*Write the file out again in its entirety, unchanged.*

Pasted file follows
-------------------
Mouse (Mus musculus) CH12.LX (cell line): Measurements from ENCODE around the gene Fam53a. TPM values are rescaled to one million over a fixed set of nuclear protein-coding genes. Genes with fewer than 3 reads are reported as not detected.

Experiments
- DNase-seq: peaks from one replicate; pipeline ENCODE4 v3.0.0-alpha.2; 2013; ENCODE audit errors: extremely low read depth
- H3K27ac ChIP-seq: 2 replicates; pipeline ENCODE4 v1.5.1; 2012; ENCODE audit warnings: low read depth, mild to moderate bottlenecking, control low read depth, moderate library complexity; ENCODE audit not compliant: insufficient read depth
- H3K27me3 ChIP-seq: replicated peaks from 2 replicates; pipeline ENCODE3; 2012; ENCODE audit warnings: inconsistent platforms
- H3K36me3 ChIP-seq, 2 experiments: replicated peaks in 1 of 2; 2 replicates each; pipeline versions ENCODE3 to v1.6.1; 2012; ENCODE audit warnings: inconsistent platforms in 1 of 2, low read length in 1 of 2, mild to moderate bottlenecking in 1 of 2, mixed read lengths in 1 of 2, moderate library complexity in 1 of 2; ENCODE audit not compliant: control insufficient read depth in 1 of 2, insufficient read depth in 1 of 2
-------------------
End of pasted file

Mouse (Mus musculus) CH12.LX (cell line): Measurements from ENCODE around the gene Fam53a. TPM values are rescaled to one million over a fixed set of nuclear protein-coding genes. Genes with fewer than 3 reads are reported as not detected.

Experiments
- DNase-seq: peaks from one replicate; pipeline ENCODE4 v3.0.0-alpha.2; 2013; ENCODE audit errors: extremely low read depth
- H3K27ac ChIP-seq: 2 replicates; pipeline ENCODE4 v1.5.1; 2012; ENCODE audit warnings: low read depth, mild to moderate bottlenecking, control low read depth, moderate library complexity; ENCODE audit not compliant: insufficient read depth
- H3K27me3 ChIP-seq: replicated peaks from 2 replicates; pipeline ENCODE3; 2012; ENCODE audit warnings: inconsistent platforms
- H3K36me3 ChIP-seq, 2 experiments: replicated peaks in 1 of 2; 2 replicates each; pipeline versions ENCODE3 to v1.6.1; 2012; ENCODE audit warnings: inconsistent platforms in 1 of 2, low read length in 1 of 2, mild to moderate bottlenecking in 1 of 2, mixed read lengths in 1 of 2, moderate library complexity in 1 of 2; ENCODE audit not compliant: control insufficient read depth in 1 of 2, insufficient read depth in 1 of 2